Many at The Post were frustrated by what they saw as the backward business culture presided over by Mr. Ryan, and they have brought those concerns to Ms. Buzbee.

The Washington Post was also bleeding talent. In the past year, several notable reporters, including Pulitzer Prize winners Eli Saslow, Robert Samuels, and Stephanie McCrummin, have departed, along with senior editors including Mr. Barr. Stephen Ginsburg, senior editor. David Malitz, senior culture editor; and Sheriff Durhams, deputy managing editor.

There was a similar exodus among the post’s top executives, including Shailesh Prakash, its chief information officer; Joe Robbins, Chief Revenue Officer; Kat Downes Mulder, chief production officer; and Christine Coratti Kelly, Communications Officer. (Ms. Robbins, Mr. Saslow, Mr. Mallitz, and Mr. Ginsburg have all joined The New York Times Company.)

In January, Mr. Bezos made rare appearances in the newsroom. He sat in on a morning press meeting, and later in the day met several Postal journalists. During some of his meetings, several postal employees express misgivings about Mr. Ryan’s missteps and the direction of the paper.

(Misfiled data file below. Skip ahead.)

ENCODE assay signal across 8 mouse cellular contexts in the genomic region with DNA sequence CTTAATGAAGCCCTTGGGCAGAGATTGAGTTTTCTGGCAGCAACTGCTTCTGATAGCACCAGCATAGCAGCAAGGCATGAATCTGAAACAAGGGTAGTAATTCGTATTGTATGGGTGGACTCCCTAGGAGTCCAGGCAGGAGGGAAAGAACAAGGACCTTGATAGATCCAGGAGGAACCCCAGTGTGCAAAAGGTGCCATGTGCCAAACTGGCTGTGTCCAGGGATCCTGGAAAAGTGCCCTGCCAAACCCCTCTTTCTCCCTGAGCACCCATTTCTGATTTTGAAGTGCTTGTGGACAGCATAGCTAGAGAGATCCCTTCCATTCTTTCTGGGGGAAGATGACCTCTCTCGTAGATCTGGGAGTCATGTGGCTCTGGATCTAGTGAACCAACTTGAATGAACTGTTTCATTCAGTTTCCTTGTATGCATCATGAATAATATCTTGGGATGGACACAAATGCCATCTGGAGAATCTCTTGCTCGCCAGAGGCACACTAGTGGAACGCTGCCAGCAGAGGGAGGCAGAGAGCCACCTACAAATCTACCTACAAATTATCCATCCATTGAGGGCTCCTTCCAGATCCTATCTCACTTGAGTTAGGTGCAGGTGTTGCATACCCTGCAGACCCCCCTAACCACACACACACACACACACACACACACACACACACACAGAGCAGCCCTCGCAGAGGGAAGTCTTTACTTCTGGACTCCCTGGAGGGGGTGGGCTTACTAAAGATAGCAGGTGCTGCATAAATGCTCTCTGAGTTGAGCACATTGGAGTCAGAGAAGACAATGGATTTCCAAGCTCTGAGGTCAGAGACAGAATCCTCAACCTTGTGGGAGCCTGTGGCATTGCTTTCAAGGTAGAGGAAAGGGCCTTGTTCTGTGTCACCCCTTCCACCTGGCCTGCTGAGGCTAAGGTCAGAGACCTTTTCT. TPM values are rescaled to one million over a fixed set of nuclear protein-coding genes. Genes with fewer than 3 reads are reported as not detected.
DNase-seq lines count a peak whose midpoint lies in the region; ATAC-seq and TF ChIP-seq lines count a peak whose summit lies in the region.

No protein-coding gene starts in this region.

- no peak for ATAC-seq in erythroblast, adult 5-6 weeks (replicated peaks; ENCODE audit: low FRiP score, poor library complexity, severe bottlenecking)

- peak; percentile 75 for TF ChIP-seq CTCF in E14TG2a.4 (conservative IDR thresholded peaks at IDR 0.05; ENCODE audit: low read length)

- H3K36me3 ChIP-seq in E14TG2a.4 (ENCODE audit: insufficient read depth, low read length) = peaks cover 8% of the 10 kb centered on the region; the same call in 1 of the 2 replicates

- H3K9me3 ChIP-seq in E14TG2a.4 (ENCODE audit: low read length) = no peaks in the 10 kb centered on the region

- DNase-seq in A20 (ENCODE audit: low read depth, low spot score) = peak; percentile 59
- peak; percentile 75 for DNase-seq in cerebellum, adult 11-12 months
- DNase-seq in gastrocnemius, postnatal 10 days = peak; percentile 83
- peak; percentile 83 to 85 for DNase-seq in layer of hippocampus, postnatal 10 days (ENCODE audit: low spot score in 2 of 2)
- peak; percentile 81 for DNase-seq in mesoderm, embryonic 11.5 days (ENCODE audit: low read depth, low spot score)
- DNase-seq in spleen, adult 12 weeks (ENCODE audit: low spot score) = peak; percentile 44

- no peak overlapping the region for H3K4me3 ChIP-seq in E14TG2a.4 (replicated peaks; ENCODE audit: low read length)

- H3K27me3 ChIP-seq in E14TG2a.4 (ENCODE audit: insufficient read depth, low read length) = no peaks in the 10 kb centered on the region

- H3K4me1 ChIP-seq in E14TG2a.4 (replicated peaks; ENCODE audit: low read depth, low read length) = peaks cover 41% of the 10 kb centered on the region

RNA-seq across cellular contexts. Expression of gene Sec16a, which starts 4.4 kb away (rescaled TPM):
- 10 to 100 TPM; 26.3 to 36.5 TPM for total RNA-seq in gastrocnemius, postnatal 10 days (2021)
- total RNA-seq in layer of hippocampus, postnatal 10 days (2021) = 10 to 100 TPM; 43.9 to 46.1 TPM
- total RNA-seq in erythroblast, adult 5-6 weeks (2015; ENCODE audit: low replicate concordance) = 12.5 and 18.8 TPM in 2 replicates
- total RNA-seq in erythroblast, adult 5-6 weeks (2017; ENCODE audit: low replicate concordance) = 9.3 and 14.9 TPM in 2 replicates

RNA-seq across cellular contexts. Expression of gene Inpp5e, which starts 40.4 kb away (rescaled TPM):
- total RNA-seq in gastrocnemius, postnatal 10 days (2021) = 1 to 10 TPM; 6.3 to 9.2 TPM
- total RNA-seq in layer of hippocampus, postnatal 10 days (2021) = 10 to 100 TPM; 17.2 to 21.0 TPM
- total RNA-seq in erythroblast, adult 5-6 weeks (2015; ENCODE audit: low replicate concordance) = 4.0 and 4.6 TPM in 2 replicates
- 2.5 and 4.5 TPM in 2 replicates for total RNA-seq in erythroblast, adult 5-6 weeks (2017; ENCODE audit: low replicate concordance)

In June, Mr. Ryan announced his resignation, telling staff that he plans to start the Center for Public Civility, a new project for the Ronald Reagan Presidential Foundation, where he chairs the board. Mr. Bezos agreed to fund the center.

In an interview with The Times last month, Mr. Ryan said he had “a lot of conversations” with Mr. Bezos about the new organization.

Mr. Bezos has appointed Ms. Stonesifer, a friend who has served on Amazon’s board for more than two decades, to run The Post in Mr. Ryan’s absence and serve as interim CEO while they search for a permanent one.

Ms. Stonesiever – who doesn’t get paid for the job – is already starting to put her stamp on The Post. She meets frequently with employees, asking them for feedback on what she calls “flowers,” things people are proud of and want to keep growing, “weeds,” and issues people want to deal with.